Hashim Amla turns politician as pitch debate rages on

Kagiso Rabada and Hashim Amla proved to some extent a batter can survive on the Wanderers pitch. Photo: Gallo Images.

Kagiso Rabada and Hashim Amla proved to some extent a batter can survive on the Wanderers pitch. Photo: Gallo Images.

The Proteas’ bearded star is very diplomatic over the ‘spicy’ Wanderers surface … and he certainly has a point.

Hashim Amla is probably not the right guy to ask about the Wanderers pitch in the third Test between the Proteas and India.

While the general feeling is that the surface is once again giving bowlers far too much help, South Africa’s bearded stalwart is diplomatic.

It’s understandable – he’s the guy that made 61 on it.

“It’s a spicy wicket,” he said after Thursday’s second day’s play.

“I don’t think anyone can hide from the fact that you can get out off every ball. By the same token, it’s challenging as a batsman. Sometimes we play on wicket where we can score at will. Here the bowlers are celebrating. It’s difficult to bat on this surface.

“Yet if we’re going to debate on whether this surface is ‘excessive’, it becomes difficult to say. If you’re going to ask a batsman, what do you think he’s going to say?”

Amla’s point is a valid one.

If the cricketing world in general complains about matches being lopsided in favour of the batters, isn’t bowler-friendly conditions a change of scenery?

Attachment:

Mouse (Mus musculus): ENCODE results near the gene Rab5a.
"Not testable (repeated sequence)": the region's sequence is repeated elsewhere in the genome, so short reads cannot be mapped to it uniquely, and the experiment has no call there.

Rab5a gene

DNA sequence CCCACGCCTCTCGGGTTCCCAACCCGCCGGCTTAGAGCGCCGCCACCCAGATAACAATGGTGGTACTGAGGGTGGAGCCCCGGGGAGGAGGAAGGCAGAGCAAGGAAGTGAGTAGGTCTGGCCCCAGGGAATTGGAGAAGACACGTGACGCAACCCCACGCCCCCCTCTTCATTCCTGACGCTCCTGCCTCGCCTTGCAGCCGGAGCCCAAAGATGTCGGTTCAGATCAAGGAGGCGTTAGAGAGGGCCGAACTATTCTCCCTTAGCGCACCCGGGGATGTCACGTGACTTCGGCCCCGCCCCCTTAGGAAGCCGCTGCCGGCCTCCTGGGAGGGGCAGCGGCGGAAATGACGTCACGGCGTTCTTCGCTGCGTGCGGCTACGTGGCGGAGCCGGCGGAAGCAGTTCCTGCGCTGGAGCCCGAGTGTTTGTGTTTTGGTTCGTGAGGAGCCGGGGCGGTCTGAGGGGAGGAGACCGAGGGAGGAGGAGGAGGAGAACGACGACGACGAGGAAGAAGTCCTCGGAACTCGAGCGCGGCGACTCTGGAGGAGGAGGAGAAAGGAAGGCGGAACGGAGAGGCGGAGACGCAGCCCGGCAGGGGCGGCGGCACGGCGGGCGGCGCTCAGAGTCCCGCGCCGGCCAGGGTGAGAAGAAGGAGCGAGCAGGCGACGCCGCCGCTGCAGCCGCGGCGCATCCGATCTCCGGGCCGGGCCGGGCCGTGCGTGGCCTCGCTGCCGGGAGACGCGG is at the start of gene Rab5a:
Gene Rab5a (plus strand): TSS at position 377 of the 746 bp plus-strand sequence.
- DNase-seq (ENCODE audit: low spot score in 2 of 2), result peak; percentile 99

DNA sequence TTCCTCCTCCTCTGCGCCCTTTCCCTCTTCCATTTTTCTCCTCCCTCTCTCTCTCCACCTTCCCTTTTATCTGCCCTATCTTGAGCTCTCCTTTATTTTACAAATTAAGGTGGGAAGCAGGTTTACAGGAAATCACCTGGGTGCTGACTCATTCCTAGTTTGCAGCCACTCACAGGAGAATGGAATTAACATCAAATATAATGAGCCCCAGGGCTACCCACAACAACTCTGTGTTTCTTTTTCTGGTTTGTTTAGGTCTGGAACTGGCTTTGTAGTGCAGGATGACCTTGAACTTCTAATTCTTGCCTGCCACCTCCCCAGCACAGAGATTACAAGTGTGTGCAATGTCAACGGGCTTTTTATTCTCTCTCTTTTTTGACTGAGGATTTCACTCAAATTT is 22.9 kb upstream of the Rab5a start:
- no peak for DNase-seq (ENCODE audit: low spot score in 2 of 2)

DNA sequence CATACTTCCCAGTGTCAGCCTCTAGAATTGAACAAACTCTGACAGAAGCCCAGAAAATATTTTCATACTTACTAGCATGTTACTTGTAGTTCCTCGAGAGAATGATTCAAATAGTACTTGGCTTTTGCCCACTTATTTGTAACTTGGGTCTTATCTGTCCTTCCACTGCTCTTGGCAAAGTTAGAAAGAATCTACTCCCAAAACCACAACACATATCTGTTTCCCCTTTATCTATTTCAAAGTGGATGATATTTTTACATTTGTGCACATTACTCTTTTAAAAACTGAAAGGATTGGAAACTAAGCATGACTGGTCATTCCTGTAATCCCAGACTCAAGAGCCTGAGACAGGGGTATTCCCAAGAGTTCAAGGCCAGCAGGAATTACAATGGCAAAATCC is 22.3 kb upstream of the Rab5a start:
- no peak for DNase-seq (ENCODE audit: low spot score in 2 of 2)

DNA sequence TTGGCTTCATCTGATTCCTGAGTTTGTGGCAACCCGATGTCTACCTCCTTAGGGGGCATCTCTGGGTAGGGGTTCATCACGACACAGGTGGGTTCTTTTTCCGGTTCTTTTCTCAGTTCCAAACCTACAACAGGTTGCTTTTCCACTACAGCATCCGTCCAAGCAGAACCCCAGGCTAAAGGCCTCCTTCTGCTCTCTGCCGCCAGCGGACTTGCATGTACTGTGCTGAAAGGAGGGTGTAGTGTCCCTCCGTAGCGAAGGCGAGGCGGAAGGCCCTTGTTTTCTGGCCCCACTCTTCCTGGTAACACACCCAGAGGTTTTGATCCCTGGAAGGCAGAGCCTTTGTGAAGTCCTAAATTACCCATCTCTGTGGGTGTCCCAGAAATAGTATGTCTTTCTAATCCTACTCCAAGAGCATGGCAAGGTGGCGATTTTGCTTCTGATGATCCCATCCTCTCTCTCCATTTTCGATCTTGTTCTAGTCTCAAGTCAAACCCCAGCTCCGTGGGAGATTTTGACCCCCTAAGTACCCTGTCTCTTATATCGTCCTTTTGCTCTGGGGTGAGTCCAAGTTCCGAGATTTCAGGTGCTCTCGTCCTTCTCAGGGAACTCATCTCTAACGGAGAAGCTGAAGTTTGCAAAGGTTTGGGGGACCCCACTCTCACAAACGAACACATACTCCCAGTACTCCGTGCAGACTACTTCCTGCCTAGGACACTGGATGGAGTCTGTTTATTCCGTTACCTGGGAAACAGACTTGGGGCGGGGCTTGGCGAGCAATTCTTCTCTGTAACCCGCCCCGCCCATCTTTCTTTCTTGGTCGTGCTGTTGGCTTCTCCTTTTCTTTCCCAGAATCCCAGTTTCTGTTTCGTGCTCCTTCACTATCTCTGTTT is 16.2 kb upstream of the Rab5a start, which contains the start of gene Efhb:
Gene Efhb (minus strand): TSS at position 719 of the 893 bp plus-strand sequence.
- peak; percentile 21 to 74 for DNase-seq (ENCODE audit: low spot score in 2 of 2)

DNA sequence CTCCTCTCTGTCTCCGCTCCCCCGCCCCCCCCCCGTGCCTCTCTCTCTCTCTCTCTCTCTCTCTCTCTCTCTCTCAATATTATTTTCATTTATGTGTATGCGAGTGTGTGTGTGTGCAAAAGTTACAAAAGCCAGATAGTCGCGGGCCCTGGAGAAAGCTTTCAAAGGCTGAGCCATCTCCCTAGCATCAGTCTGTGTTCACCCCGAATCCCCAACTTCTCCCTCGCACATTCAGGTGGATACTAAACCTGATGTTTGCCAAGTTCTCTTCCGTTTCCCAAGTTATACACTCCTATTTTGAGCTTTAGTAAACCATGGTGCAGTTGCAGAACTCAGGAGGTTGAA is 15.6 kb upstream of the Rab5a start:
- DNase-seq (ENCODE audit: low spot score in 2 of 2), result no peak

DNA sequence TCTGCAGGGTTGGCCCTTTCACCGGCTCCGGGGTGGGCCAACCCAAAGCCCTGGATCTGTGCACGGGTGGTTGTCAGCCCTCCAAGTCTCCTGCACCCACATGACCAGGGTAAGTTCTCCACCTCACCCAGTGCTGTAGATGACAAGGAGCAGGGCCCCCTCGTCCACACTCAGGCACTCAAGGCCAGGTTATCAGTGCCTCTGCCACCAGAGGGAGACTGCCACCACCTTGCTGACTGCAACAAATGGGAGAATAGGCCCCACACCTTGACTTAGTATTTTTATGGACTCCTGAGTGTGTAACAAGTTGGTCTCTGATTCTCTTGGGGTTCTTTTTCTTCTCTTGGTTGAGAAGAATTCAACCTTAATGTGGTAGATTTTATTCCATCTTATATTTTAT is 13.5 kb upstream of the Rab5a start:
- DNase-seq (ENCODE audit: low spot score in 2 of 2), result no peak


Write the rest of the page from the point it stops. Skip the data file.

An element of fairness?

Regardless, Amla is adamant the Proteas haven’t tried to give India a taste of their own medicine by producing pitches that suit them overwhelmingly.

It’s a common practice nowadays on the sub-continent.

“Look, it was very difficult to bat in India (in 2015) and it’s difficult to bat here. The difference is that if you look at the Centurion wicket, it’s actually didn’t suit us one bit,” said Amla.

“And to come out of that game and win in conditions close to what it’s like on the sub-continent was pleasing.”

Possibly the best argument for not being excessively negative about the pitch came in the form of Kagiso Rabada.

Sent in as a nightwatchman on day one, the brilliant fast bowler showed guts and untapped potential with the bat in crafting his 30.

His partnership of 64 for the third wicket with Amla played a major role in keeping the home side afloat.

“He batted very well, he really did his job,” said Amla.

“The element of fortune is relevant a lot more on a pitch like this. There was a lot of play-and-miss but Kagiso kept his intensity, left as well as he could and we even saw some shots of flair later on. He’s slowly turning into a handy batsman.”

Therein lies the crux on the debate of this wicket.

It’s bloody damn difficult to get runs … but it’s not impossible with some luck and application.

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